Ballyraine gaming arcade permission challenged

The unit at Ballyraine, Letterkenny.

The unit at Ballyraine, Letterkenny.

A DECISION by Letterkenny Town Council to grant planning permission for a gaming arcade at Ballyraine has been appealed to An Bord Pleanála (ABP).

Last month, council planners made a decision of intention to grant permission to Milford man, Mr Darren McGarry, for the change of use of the existing unit six to an “amusement arcade” with gaming machines at Ballyraine Retail Park, beside ‘Arena 7’.
However, that decision was appealed this week to ABP by planning consultant, Mr Gerard Convie.


The proposed arcade will cover an area of 401 square metres or 4,300 sq ft.
Called ‘Coral Island Amusement Emporium’, it is believed that one of the country’s leading gaming arcade owners, Mr Richard Quirke, is behind this development.
Mr Quirke owns Dr Quirkey’s Good Time Emporium, which contains a casino, on O’Connell Street, Dublin, and is also behind the proposed 460 million euro casino in Two-Mile Borris, County Tipperary.

Last year, a decision to grant permission to Mr McGarry for a large gaming arcade in the former Gleneany House Hotel was successfully appealed to ABP by Mr Convie.
ABP overturned the council’s decision, saying it considered the proposed development, which was to be located in a peripheral mixed use area outside the main urban core of Letterkenny, would fail to support the zoning objective for the site as set out in the Letterkenny and Environs Development Plan 2009-2015.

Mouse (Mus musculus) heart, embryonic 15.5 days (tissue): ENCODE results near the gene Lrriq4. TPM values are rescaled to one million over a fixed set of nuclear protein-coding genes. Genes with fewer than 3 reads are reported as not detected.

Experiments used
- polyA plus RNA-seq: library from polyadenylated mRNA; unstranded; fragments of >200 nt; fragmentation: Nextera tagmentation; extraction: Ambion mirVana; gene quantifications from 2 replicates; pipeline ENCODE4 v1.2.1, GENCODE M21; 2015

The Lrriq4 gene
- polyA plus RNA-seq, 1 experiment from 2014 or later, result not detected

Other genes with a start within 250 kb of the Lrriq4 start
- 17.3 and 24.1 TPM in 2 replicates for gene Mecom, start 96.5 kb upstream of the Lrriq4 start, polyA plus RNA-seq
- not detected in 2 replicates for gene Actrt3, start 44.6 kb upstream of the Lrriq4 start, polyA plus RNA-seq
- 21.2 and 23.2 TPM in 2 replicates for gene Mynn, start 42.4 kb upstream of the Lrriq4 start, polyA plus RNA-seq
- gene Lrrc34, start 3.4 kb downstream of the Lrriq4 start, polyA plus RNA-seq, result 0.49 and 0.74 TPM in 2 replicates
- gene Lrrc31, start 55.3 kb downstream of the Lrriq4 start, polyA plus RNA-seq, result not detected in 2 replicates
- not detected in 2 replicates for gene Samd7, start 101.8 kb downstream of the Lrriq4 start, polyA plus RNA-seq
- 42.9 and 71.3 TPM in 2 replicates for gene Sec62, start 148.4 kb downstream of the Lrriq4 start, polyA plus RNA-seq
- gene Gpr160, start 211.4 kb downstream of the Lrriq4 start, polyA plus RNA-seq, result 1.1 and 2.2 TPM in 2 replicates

In his latest objection, Mr Convie argues that a gaming arcade should be located within the town centre and “preferably along the Main Street.”

Mr Convie said: “The location of the proposal, on the periphery of the town and far removed from the town centre, would create a precedent for other similar type developments in inappropriate locations outside the town centre. Not withstanding the nature of some of the uses of the other units at this location, it would be negligent for the planning authority to permit a development which would act as a precedent for this type of use outside the town centre, which has been specifically zoned to accommodate this type of use.”

He also warned that, to grant permission, would set a “dangerous precedent” which the council may not be able to contain.

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